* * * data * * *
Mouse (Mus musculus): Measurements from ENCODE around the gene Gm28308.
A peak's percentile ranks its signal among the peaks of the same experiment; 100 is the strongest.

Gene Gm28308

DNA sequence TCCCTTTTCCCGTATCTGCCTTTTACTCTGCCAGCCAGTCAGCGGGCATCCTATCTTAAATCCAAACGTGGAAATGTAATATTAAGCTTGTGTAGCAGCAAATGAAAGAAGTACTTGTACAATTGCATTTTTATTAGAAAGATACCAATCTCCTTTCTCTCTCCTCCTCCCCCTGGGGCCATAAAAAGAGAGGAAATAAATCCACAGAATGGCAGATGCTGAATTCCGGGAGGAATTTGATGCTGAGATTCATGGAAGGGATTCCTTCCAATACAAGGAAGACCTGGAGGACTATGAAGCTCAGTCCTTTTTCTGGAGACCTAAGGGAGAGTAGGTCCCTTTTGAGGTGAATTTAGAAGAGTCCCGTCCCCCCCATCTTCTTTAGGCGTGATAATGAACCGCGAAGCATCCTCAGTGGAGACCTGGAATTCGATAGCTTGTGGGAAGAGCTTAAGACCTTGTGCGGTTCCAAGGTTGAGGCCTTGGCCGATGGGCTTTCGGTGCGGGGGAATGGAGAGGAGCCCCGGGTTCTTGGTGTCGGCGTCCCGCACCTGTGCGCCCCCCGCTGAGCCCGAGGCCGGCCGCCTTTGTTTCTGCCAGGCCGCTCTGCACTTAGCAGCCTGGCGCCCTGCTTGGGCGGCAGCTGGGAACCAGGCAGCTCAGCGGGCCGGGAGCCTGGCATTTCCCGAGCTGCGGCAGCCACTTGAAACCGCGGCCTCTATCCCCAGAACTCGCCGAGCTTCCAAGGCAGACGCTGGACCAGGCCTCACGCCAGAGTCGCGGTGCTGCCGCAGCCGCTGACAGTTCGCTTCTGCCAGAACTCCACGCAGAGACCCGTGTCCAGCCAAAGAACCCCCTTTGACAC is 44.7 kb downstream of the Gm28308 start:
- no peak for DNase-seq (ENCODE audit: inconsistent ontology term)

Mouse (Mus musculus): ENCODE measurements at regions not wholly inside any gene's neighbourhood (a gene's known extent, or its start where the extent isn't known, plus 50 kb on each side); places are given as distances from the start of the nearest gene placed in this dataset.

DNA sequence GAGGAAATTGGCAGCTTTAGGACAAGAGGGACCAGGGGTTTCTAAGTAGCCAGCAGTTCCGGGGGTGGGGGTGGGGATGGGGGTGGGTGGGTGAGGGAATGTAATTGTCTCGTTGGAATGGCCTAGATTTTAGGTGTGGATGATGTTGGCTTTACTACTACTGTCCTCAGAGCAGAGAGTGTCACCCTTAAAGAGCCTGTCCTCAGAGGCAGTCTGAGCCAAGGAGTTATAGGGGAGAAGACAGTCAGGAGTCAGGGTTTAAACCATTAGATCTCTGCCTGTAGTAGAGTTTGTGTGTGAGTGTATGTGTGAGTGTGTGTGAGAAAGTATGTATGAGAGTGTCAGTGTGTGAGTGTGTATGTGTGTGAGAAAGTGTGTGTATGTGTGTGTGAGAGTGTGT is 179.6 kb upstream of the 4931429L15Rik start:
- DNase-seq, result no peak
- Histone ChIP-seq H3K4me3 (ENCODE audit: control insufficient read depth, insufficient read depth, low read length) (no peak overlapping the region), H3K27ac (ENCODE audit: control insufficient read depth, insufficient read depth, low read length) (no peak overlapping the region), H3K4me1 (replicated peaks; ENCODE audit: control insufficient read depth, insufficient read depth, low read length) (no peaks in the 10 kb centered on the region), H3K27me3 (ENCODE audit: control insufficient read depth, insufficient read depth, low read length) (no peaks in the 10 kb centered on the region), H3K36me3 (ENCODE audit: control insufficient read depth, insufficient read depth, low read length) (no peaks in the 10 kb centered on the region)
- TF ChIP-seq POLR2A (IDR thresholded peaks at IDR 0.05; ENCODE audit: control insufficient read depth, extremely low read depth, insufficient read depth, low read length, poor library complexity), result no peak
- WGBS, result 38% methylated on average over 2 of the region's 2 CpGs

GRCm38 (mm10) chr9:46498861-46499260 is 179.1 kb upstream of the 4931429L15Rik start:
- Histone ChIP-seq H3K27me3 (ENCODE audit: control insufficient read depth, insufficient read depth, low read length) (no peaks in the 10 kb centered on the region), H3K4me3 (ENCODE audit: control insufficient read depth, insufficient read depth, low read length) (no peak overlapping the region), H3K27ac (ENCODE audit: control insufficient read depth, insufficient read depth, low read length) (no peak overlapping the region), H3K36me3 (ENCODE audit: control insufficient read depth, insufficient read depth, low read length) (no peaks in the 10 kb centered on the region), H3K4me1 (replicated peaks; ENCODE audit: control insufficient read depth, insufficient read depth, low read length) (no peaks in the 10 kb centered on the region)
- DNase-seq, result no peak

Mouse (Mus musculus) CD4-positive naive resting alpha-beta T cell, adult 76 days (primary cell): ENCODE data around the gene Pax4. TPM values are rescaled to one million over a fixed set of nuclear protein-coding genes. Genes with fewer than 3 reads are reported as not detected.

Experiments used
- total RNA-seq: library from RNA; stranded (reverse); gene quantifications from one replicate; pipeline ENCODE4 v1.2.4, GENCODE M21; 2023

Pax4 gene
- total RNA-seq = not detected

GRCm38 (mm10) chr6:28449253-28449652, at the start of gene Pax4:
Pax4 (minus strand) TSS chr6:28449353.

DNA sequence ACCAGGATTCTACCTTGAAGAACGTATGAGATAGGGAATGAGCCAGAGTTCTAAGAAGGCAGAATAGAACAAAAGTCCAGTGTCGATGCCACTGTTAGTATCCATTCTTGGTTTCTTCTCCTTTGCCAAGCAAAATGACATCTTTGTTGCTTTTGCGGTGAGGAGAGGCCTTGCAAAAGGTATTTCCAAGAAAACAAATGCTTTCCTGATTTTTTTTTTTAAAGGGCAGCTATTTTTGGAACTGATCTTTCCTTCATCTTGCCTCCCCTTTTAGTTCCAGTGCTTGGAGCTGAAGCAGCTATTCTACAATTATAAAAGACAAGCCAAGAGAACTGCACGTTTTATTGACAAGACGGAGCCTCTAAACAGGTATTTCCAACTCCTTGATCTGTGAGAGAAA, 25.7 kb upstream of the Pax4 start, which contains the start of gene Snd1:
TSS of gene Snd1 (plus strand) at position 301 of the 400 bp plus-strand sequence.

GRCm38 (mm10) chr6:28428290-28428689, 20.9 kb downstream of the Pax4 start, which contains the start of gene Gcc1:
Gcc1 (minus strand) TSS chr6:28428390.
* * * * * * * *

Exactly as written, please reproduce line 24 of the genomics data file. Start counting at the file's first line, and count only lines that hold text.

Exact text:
GRCm38 (mm10) chr6:28428290-28428689, 20.9 kb downstream of the Pax4 start, which contains the start of gene Gcc1: